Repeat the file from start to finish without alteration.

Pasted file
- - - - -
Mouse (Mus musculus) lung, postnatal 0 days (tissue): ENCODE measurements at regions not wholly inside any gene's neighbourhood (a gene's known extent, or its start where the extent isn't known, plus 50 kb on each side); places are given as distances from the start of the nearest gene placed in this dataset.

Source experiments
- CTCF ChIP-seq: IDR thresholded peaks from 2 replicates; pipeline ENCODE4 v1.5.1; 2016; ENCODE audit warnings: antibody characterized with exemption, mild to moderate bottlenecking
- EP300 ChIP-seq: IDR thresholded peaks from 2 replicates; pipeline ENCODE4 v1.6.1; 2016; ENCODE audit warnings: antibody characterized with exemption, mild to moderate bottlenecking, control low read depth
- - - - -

Mouse (Mus musculus) lung, postnatal 0 days (tissue): ENCODE measurements at regions not wholly inside any gene's neighbourhood (a gene's known extent, or its start where the extent isn't known, plus 50 kb on each side); places are given as distances from the start of the nearest gene placed in this dataset.

Source experiments
- CTCF ChIP-seq: IDR thresholded peaks from 2 replicates; pipeline ENCODE4 v1.5.1; 2016; ENCODE audit warnings: antibody characterized with exemption, mild to moderate bottlenecking
- EP300 ChIP-seq: IDR thresholded peaks from 2 replicates; pipeline ENCODE4 v1.6.1; 2016; ENCODE audit warnings: antibody characterized with exemption, mild to moderate bottlenecking, control low read depth